If you want to use the stringpod standing up and have a Fujifilm camera with a tilting rear LCD, you have two options. First, just place it under one foot, pull the string tight and use the camera’s viewfinder. Alternatively, to shoot at waist level, flip the screen out, stand with your feet around shoulder width apart, pass the string under both feet and, again, pull it tight to create a triangle.
Finally, if you want a lower angle, wrap the string around one wrist, pass it under both knees and pull the whole set up tight. The key to reducing camera shake, is keeping that string tight.
So, how well does it work? Due to a motorbike accident some few years ago, I have the weakest wrists known to man so I don’t really like to stray below 1/60sec when I’m hand-holding. This shot was taken at 1/20sec at f/22 and, as you can see, it’s all over the shop.
Using my stringpod, however, I was able to get a shake free result using the same exposure combination. I’m not saying it’s going to work with ten second exposures at night, but it could well get you out of a tight spot when you’ve left the tripod at home.
By John Rourke
Not many people realise it, but before I started travelling and shooting Motorsport, photographing pets was a major part of my business. I would shoot a lot of equine and dog portraits with the odd cat, snake or rat thrown in now and then. I still run Pawfolio, but it’s now more a project of love, or reserved for when people who know me as ‘the pet photographer’ really want me to shoot their most beloved….. not the kids, yep it’s always the dog!
I see a lot of people posting photos of their pets on instagram lately, with some pets even having their own pages. So I thought I would put a few tips together that might be fun to try out if you want to get a great shot of your own pooch…. some of the tips might even work on pictures of the kids too!
For my doggy model, I’m going to use Bria aka ‘The Beast’, my beautiful Sprocker Spaniel. These shots all involve natural light as I wanted this article to be of use to everyone. As long as you have a camera and a lens you can get stunning shots of your beast without expensive lighting.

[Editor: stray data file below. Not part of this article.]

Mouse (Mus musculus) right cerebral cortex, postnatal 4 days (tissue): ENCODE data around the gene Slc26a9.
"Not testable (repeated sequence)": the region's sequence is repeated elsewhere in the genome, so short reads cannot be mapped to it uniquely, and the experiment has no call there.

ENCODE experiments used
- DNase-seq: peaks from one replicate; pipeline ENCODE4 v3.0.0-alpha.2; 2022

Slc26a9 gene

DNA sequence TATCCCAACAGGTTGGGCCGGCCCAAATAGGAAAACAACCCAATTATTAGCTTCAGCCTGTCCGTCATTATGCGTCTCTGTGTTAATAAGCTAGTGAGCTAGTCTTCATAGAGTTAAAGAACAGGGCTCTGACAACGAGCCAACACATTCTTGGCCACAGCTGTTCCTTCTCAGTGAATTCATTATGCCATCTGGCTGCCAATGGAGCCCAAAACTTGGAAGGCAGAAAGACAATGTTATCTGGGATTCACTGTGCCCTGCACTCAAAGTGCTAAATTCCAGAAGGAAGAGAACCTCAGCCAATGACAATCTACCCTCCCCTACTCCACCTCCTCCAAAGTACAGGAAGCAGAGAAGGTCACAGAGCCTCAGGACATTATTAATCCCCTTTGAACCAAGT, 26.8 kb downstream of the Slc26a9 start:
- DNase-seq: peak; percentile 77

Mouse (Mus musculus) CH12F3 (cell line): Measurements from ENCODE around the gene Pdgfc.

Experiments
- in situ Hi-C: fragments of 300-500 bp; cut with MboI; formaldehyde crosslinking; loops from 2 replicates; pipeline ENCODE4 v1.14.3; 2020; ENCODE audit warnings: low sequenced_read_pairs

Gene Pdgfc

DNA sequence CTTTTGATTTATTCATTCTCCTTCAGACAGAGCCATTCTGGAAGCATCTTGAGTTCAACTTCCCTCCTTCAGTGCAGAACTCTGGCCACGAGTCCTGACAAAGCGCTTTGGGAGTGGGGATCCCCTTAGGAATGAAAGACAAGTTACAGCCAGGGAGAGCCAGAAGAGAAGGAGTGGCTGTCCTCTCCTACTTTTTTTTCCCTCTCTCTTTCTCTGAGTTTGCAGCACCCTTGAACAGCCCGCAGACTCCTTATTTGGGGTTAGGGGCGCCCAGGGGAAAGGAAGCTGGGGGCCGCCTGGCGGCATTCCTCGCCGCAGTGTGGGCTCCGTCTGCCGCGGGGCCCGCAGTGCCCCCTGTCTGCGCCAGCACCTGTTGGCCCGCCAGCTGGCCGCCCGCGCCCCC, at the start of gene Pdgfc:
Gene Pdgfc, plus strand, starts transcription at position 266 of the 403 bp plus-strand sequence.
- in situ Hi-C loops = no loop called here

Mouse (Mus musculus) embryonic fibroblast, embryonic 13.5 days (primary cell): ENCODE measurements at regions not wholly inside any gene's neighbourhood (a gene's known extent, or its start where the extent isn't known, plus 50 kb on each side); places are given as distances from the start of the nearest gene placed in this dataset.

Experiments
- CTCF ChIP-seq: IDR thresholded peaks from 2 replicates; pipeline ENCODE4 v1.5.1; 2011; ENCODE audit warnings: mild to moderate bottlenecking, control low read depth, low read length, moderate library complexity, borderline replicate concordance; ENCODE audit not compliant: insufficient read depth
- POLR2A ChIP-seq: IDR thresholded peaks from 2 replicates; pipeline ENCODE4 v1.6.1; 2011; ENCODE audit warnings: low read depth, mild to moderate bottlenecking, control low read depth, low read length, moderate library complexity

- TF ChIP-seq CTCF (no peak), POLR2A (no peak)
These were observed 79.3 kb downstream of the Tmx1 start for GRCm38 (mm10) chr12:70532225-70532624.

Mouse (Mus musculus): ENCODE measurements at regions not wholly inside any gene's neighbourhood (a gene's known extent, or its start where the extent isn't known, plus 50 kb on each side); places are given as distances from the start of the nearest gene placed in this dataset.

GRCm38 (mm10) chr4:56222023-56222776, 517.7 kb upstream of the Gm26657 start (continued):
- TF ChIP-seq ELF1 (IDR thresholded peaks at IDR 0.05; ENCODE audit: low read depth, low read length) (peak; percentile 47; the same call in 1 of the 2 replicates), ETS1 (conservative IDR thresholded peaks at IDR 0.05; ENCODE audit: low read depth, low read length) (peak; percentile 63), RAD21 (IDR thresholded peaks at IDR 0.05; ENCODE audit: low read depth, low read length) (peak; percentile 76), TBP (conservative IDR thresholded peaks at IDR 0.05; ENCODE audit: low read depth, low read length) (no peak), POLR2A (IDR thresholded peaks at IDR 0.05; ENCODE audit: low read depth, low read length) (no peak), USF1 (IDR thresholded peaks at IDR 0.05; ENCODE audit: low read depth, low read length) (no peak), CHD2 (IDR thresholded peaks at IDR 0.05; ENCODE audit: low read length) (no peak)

In my ‘Pawfolio’ bag. Don’t panic! You don’t need all of this! this is just some of the equipment I use on various shoots… If you have only one lens and a camera you’ll be fine 🙂
Camera: XPro1, XT1, XT10
Lenses: 18mm F2, 35mm F1.4, 10-24 F4, 90mm F2, 50-140mm F2.8
Lighting: Ambient/Natural Light
Extras: Dog, lead, willing assistant (wife, kid, person you met on a dog walk?), dog treats / squeaky toy / bouncy ball / whistle, silly voice, insurance (if you want to shoot other peoples dogs!), mobile phone
Top Tip! Things become massively easy in life once a dog knows how to sit, stay, and look at food!! this is where all that training pays off! You will need a few basics such as;
Sit, Paw, Down/Sleep, Stay, Come…
(We had to learn some of these commands in polish once for a clients dog we photographed.)
A food-orientated dog is perfect, if this isn’t working then it’s down to the favourite toy, bouncy ball or failing that, making stupid noises…..dogs love this! The right noise will get a dog to tilt it’s head in a way that looks cute but whilst saying ‘what are you doing, human?’
Play with your beast first;
- this builds a little trust between the dog and yourself.
- It’s fun for both of you,
- it burns off the dog’s energy reserve
A few minutes playing around the kit isn’t a bad thing either, it lets the dog know that the camera is nothing to be worried about and not something strange and dangerous…
Around the house – Your own dog
Ideal for practice and often the easiest of images to shoot are where the dog is relaxed in their own surroundings or favourite spot. I normally wait for ‘Beast’ to find somewhere nice to settle or I encourage her to sit roughly in the right place. Quite often I’ll pap her as she drifts off to sleep. These are candid based shots but can turn into gorgeous intimate photos.
I use any of the following 18mm f2, 35mm f1.4 and the 90mm F2 mostly to achieve the shallow depth of field for this type of shot. The XF35mm f2, XF16, XF23 and XF56mm would be amazing also. Any lens at F1.2 – F2 will make a stunning image. I often use the X-Pro1 and X-T1. The OVF on the X-Pro1 can be really useful in hybrid mode during low light if the EVF wont preview the shot.
#Tip – You can put the Fuji camera to silent mode if the dog is too distracted by the shutter sound. Beast used to hear the shutter then pounce on me because she thought the sound meant that the shoot was over.
The candid shots I usually try to get for every dog shoot are:
That big snuffler is amazing. Shot at 1.2 or on a Macro it makes a stunning detailed image.
The texture of the pads or the hairy paw is beautiful. If it’s your dog, hold the paw and capture a paw & hand selfie #TooCute
Like any face or portrait I shoot, I always focus on the eye closest to me. If you shoot the furthest one and the closer one is blurred, the image just looks wrong – please don’t do it!!
#Tip – Try shooting the dog from ‘a dogs view’ or from below the dog looking up. Crawling around in the dirt is just an everyday thing for me, but I think it’s really worth getting the unusual perspective. This is also now where the flip out screen is genius and the X-T1 or X-T10 becomes king.